One area of potential legal exposure facing corporate executives – including even executives of private companies – is the risk of liability under laws designed to protect competition, including (but definitely not limited to) state and federal antitrust laws. Claims asserting liability under these various legal provisions not only represent a significant liability exposure for corporate executives, but they also present a number of potentially significant issues when it comes to questions of coverage under the typical private company D&O insurance policy. As discussed below, a recent paper discussed a number of these issues; I discuss additional issues below, as well.



In their paper entitled “Optimizing Antitrust Coverage in Private Company D&O Policies” (here), Lorie Masters and Amanda Wait of the Hunton Andrews Kurth law firm and Sarah Downey of Marsh discuss the complex issues that private companies’ antitrust exposures can present. Among other things, the authors note that regulators increasingly are targeting individual defendants in antitrust enforcement actions. Among other challenges these actions present is the high cost of defense, which in turn raises questions of insurance coverage. As the authors note, “private company policies should be carefully reviewed before purchase to ensure that they do not limit coverage applicable to antitrust matters.” The authors’ paper is interesting and worth reading at length and in full.



There are a number of reasons why private company D&O insurance purchasers should be concerned about the ways that their policies address antitrust issues in particular and competition issues generally. The first and most important reason policyholders need to be concerned about these issues is that many private company D&O insurers’ base policy forms contain broad antitrust exclusions, precluding coverage for any loss (including attorneys’ fees) incurred in connection with antitrust claims.


There is a more important issue about the antitrust exclusion and one that does not get talked about nearly often enough. That is that though we refer to the exclusion by the shorthand name as an “antitrust exclusion,” in most instances the exclusion’s preclusive effect sweeps much more broadly than just with respect to claims asserted under the various antitrust laws. The wording of different exclusions varies, but many of these so-called antitrust exclusions also preclude coverage under other types of competition laws, including, for example, laws relating to restraint of trade, unfair competition, and unfair trade practices.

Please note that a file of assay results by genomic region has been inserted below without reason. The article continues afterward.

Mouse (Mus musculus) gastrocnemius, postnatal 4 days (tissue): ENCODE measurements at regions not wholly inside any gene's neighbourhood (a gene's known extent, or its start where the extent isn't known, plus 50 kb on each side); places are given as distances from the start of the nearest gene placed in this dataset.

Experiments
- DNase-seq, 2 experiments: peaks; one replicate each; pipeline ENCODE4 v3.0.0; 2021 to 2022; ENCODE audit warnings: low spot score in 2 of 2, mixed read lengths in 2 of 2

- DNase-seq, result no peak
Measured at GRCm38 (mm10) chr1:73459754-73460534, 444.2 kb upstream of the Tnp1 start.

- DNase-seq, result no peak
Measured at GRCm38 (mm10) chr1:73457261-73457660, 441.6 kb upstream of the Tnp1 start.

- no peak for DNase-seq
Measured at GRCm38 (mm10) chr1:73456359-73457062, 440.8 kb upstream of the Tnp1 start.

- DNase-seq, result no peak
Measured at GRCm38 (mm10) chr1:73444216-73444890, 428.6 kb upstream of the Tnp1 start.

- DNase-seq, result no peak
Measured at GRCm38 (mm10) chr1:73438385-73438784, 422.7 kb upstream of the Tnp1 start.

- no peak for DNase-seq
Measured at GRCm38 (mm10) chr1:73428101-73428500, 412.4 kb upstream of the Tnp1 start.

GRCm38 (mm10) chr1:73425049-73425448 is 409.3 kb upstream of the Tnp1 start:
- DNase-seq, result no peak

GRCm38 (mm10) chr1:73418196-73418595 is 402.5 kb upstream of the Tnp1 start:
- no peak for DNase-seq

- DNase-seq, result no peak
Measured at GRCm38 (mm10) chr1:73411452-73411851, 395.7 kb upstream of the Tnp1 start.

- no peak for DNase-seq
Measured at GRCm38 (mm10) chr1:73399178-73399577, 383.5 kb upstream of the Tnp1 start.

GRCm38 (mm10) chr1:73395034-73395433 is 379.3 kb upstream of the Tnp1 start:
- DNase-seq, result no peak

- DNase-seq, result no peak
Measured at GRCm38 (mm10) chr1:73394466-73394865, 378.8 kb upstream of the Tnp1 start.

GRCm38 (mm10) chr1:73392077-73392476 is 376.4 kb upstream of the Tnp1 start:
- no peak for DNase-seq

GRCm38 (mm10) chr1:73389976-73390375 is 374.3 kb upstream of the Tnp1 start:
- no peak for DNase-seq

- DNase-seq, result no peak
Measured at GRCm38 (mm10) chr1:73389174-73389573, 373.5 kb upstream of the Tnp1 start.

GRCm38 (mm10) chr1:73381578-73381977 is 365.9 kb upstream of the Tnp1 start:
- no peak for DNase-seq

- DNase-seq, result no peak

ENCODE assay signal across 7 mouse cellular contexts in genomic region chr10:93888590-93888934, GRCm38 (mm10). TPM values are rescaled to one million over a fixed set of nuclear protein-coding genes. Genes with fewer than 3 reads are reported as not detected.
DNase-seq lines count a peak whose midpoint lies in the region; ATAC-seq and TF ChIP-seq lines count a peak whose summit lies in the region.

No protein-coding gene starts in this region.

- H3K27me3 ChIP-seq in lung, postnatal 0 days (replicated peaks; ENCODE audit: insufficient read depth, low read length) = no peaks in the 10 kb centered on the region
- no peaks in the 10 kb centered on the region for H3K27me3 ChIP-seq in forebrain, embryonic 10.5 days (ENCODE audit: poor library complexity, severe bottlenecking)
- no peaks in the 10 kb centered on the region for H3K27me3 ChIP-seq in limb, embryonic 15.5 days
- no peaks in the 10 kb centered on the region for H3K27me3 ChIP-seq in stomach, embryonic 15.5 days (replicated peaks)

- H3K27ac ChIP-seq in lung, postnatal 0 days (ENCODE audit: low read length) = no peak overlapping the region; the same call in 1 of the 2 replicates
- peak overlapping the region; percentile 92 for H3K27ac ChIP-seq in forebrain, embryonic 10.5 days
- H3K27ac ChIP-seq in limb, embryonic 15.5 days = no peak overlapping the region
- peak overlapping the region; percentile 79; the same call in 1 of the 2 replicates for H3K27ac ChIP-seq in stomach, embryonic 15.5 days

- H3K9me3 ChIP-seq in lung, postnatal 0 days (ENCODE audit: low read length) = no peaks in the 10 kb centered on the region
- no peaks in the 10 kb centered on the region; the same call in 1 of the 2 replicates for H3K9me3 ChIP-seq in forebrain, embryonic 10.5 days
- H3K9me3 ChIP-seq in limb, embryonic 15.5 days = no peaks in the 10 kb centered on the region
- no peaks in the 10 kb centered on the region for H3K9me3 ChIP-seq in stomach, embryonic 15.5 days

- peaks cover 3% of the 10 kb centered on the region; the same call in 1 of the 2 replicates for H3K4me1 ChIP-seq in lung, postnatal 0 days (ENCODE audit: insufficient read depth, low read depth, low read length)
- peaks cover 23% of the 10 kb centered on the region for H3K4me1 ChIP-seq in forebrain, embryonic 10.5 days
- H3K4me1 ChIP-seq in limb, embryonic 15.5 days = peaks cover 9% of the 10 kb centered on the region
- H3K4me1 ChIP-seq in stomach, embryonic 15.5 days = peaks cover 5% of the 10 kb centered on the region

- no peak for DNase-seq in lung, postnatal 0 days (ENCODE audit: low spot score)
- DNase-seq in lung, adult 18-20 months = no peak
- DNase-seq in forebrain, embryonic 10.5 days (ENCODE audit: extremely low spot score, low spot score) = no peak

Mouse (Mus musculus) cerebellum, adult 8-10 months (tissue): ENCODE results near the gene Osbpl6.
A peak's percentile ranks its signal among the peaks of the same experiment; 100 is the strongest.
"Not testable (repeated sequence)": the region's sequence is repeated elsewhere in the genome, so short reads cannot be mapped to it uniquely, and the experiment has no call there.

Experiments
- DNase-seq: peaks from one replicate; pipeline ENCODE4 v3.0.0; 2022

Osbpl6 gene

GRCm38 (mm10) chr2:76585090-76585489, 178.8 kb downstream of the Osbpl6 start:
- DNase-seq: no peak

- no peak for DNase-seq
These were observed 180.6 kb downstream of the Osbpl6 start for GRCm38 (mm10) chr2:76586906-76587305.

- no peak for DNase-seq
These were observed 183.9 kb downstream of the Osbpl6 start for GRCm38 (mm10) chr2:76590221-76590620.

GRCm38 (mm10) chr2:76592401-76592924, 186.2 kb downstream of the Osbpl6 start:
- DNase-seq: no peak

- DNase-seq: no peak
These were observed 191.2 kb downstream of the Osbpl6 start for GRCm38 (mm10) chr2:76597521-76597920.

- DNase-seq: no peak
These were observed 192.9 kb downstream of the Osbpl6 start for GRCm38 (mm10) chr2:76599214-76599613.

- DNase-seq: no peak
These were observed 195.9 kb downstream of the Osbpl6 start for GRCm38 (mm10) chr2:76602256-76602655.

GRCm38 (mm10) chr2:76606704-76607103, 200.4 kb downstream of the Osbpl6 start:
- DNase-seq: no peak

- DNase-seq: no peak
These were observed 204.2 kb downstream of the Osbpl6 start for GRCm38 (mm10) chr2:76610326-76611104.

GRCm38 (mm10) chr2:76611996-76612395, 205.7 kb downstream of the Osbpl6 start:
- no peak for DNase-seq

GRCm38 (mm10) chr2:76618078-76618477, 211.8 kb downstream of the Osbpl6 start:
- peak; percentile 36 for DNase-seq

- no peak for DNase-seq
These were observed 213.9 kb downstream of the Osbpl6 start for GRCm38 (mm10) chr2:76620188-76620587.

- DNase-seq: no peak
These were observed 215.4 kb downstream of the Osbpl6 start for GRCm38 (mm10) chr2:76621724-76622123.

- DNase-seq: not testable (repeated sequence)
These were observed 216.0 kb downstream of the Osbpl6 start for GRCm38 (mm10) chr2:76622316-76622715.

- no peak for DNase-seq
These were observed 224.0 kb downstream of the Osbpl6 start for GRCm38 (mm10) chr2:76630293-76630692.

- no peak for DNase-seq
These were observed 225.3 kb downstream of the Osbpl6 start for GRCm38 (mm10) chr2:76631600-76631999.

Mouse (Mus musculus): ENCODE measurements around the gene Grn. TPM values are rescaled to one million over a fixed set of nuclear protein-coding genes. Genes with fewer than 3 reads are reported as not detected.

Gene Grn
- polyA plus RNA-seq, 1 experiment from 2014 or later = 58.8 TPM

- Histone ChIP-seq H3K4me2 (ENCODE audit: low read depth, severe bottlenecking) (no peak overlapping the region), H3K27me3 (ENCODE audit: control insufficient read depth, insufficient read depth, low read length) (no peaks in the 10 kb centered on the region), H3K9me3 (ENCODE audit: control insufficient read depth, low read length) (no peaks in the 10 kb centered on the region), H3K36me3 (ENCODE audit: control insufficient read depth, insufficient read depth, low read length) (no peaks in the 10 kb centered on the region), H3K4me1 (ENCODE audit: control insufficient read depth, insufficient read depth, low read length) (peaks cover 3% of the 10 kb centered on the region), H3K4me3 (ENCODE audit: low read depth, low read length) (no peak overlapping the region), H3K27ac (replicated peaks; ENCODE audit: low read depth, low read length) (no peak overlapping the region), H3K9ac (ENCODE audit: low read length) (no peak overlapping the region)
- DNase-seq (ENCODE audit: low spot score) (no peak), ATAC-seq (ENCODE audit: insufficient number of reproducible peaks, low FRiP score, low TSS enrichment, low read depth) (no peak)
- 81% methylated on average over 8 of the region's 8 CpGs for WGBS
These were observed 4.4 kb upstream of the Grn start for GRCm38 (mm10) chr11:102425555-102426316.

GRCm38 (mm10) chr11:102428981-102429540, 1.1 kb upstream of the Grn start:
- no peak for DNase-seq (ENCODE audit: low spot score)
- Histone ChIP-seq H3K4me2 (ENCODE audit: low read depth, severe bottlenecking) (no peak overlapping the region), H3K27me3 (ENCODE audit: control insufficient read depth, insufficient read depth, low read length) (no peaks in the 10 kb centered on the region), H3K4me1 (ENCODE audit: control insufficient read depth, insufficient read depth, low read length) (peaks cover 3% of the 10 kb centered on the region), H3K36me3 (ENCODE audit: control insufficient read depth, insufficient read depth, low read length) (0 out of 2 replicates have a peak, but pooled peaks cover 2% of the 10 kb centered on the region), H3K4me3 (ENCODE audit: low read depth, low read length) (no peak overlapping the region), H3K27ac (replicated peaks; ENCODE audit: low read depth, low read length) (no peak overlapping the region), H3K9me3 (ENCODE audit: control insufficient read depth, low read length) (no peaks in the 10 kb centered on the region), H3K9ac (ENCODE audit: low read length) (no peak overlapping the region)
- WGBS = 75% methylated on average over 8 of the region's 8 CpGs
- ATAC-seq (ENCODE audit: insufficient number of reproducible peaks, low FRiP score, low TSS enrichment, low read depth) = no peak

The problem for policyholders whose policies contain an antitrust exclusion that sweeps so broadly as to preclude coverage for these many other kinds of claims is that these kinds of general competition law violations are a frequent – indeed, a nearly ubiquitous – part of most private company D&O claims.


For example, a claim by a competitor that a company has wrongfully hired the competitor’s former employee  — a very common kind of private company D&O  claim — will almost always contain an allegation of one or more claims of anticompetitive conduct, including, for example, claims of unfair competition or restraint of trade.


In addition, these “antitrust” exclusions often are written with a very broad preamble, sweepingly precluding coverage for any claims based upon, arising out of, or in any way relating to alleged anticompetitive conduct. The broad preclusive reach of these kinds of exclusions potentially could sweep so broadly that it could preclude coverage for many kinds of claims that appropriately ought to be covered under a private company D&O insurance policy, and that indeed represent the very kind of claims for which many buyers purchase private company D&O insurance policies in the first place.


Many carriers will remove these exclusions upon request – but of course the exclusion will not be removed if the request to remove the exclusion is not made. Other carriers will not remove the exclusion, or will not remove it for certain specific companies or kinds of companies, but may at least agree to provide sub-limited coverage for antitrust claims up to a specified amount. In some instances, these sub-limits may also be subject to coinsurance requirements or to increase retentions for antitrust claims.


There are certain carriers that will refuse to remove or modify the antitrust exclusion. In a crowded and competitive private company D&O insurance marketplace, most D&O insurance buyers will have alternatives to placing their coverage with a carrier that refuses to remove or modify the exclusions. In light of the potentially broad sweep of the antitrust exclusion, private company D&O insurance buyers and their advisors should have a strong bias in favor of policies that do not have the exclusion or from which the exclusion has been removed.


In my opinion, an insurer’s refusal to remove or modify the antitrust exclusion is a sufficient reason for most buyers that have alternatives to move coverage away from the carrier that refuses to budge on this issue.  The availability for the removal of this type of critical policy exclusion upon request underscores the importance for insurance buyers of having an experienced and informed insurance advisor involved in their insurance purchases, to ensure that all opportunities for coverage improvement are fully explored.


For a recent post in which I discuss a specific case in which the broad sweep of an “antitrust” exclusion operated to preclude coverage for a number of different kinds of claims, refer here.